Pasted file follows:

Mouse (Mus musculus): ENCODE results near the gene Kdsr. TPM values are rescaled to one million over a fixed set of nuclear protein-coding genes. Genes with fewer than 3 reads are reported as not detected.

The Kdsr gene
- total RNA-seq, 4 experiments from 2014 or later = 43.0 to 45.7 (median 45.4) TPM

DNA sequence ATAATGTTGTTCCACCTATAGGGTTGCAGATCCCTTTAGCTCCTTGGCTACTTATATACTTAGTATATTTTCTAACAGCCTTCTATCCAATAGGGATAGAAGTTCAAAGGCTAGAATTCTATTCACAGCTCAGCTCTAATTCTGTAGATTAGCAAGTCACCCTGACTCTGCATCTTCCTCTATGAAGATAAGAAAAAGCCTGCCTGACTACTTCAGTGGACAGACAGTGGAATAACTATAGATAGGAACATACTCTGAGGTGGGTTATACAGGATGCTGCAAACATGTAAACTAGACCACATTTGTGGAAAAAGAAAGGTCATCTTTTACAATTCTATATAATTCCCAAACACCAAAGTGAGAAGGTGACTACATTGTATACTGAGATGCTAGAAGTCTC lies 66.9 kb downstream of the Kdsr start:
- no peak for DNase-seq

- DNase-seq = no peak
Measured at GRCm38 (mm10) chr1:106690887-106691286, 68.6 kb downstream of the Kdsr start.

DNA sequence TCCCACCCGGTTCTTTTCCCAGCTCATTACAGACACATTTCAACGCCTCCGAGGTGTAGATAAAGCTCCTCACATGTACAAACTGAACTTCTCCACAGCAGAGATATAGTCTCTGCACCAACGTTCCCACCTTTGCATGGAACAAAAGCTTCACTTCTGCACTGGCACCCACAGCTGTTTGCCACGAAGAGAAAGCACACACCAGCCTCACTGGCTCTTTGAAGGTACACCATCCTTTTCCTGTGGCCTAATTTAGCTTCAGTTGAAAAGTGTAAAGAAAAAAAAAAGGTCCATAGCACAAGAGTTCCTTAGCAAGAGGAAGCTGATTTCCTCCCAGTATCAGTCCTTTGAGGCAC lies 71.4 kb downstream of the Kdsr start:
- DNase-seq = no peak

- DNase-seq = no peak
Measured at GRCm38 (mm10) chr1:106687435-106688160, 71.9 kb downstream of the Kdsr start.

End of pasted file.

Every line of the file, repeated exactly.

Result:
Mouse (Mus musculus): ENCODE results near the gene Kdsr. TPM values are rescaled to one million over a fixed set of nuclear protein-coding genes. Genes with fewer than 3 reads are reported as not detected.

The Kdsr gene
- total RNA-seq, 4 experiments from 2014 or later = 43.0 to 45.7 (median 45.4) TPM

DNA sequence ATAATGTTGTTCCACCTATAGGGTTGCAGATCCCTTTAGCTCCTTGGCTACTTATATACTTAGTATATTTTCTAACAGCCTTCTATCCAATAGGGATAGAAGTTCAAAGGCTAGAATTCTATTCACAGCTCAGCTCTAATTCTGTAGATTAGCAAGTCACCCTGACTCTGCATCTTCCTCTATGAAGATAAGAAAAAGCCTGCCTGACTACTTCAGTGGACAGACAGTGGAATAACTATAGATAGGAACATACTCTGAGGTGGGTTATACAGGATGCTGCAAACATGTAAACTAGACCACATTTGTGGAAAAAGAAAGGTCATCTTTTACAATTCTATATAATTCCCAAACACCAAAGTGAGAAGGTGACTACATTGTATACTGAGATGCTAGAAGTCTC lies 66.9 kb downstream of the Kdsr start:
- no peak for DNase-seq

- DNase-seq = no peak
Measured at GRCm38 (mm10) chr1:106690887-106691286, 68.6 kb downstream of the Kdsr start.

DNA sequence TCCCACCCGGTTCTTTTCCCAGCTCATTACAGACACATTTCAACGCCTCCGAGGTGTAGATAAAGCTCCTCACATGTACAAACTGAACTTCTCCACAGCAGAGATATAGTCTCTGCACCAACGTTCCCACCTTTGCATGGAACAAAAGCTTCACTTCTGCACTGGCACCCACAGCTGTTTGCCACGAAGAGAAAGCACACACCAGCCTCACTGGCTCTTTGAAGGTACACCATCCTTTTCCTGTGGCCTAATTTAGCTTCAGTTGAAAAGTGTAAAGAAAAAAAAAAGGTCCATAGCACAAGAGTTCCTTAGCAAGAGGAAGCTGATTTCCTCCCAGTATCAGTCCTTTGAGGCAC lies 71.4 kb downstream of the Kdsr start:
- DNase-seq = no peak

- DNase-seq = no peak
Measured at GRCm38 (mm10) chr1:106687435-106688160, 71.9 kb downstream of the Kdsr start.